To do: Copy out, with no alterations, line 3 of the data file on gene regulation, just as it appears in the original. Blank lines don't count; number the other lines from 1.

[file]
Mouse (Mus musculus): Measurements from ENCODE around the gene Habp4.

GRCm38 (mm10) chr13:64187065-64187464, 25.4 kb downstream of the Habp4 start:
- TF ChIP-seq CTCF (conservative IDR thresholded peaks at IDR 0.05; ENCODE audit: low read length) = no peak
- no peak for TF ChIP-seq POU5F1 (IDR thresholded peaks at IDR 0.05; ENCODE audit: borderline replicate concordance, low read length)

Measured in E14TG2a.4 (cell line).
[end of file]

- TF ChIP-seq CTCF (conservative IDR thresholded peaks at IDR 0.05; ENCODE audit: low read length) = no peak